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Jumping Into the (Pension) Pool

Northern Trust has found that creating a tax-transparent, cross-border pension vehicle poses more than just technological challenges.

It has been suggested that in the near future, real power will be wielded not by nations, but by multinational corporations. While the day when employees consider themselves citizens of Exxon, for example, may not be here yet, multinational corporations—the largest of which maintain operations in 30 countries or more—have a commanding global influence.

Though that may impress shareholders, managing distinct pension plans in dozens of countries is not good for the bottom line. To improve efficiencies, multinationals have been examining ways to pool geographically far-flung assets into a tax-transparent vehicle, offering small pension funds the benefits of superior management and access to diverse products.

Through the Looking Glass

Unilever, a global consumer goods company based in Rotterdam, Netherlands, is among the first to have introduced a solution. It recently launched Univest—a transparent, cross-border pension pooling vehicle. Technically, the fund takes the form of the Luxembourg-based Fonds Commun de Placement (FCP)—one of two so-called "look-through" vehicles for cross-border pension pooling. The other, the Common Contractual Fund (CCF), is based in Dublin, Ireland. The two new look-through vehicles are a major leap forward from the previously used cross-border pooling vehicle—an Irish Unit Trust (IUT), or "look-at" vehicle—because of how the two types of pools are treated by tax authorities, says Kathy Dugan, cross-border pooling product manager for Chicago-based Northern Trust.

Jumping Into the Pension Pool

Dugan says that look-through vehicles are key to the success of cross-border pension pooling. When U.S. regulators examine the vehicle to determine what or who is to be taxed, she explains, they "look through" the vehicle and see only the end investors. That is crucial, she continues, because individual investors from countries such as the U.K., Switzerland, Canada and the Netherlands do not pay withholding tax on dividends from U.S. equities; however, with previous "look at" vehicles—such as the IUT—U.S. regulators saw only the pooled vehicle, and thus taxed dividends thrown off from U.S. equities held in the pool at prohibitive rates.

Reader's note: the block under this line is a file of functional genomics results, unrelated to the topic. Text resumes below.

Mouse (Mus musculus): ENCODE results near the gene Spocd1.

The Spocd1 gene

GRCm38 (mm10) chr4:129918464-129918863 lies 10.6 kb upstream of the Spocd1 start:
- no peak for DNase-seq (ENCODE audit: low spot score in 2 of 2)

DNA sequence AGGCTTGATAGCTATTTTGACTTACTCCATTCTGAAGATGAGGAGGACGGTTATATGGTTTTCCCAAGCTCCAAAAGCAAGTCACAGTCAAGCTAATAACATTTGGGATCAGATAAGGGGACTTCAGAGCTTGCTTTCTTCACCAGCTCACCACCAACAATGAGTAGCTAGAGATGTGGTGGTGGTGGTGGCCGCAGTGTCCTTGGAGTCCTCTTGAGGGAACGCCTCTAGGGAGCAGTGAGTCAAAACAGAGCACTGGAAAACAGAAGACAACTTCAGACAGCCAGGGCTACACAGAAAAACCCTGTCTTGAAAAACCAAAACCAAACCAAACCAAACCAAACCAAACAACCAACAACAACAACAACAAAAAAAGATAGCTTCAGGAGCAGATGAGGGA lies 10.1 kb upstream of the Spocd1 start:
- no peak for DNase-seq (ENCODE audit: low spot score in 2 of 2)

Northern Trust—part of the original consortium that studied the feasibility of a look-through vehicle for Unilever—will provide custody and fund administration services to Univest. Other members of the original consortium are Mercer Investment Consulting, Goldman Sachs Asset Management and IBM. Later members include Deloitte & Touche and Clifford Chance.

In total, Univest appointed 14 investment managers with 22 different mandates to run the fund, according to Mark Walker, a principal with London-based Mercer Investment Consulting, which has been contracted to provide manager research, monitoring and fund structure services for Univest. "We have a full set of manager researchers looking at different products that investment managers offer and making assessments about our expectations," he says.

Determining the feasibility of an FCP and CCF for tax-efficient cross-border pension asset pooling was a long process, acknowledges Northern Trust's Dugan, whose team sought tax rulings from dozens of local authorities around the world. "We started that work four years ago so, from a legal and tax perspective, we have a substantial lead [on the competition]," she says. "If you are behind from a systems perspective, you can speed up, but to speed up from a tax and legal perspective is really tough."

TowerGroup senior analyst Peter Delano also asserts that the main challenges of competing in the space are not technological. "The platforms the major custodians have in place will be able to support this business," he says. "The major challenges of implementation are more in the relationships between the pension funds and the local boards of trustees for each of these countries."

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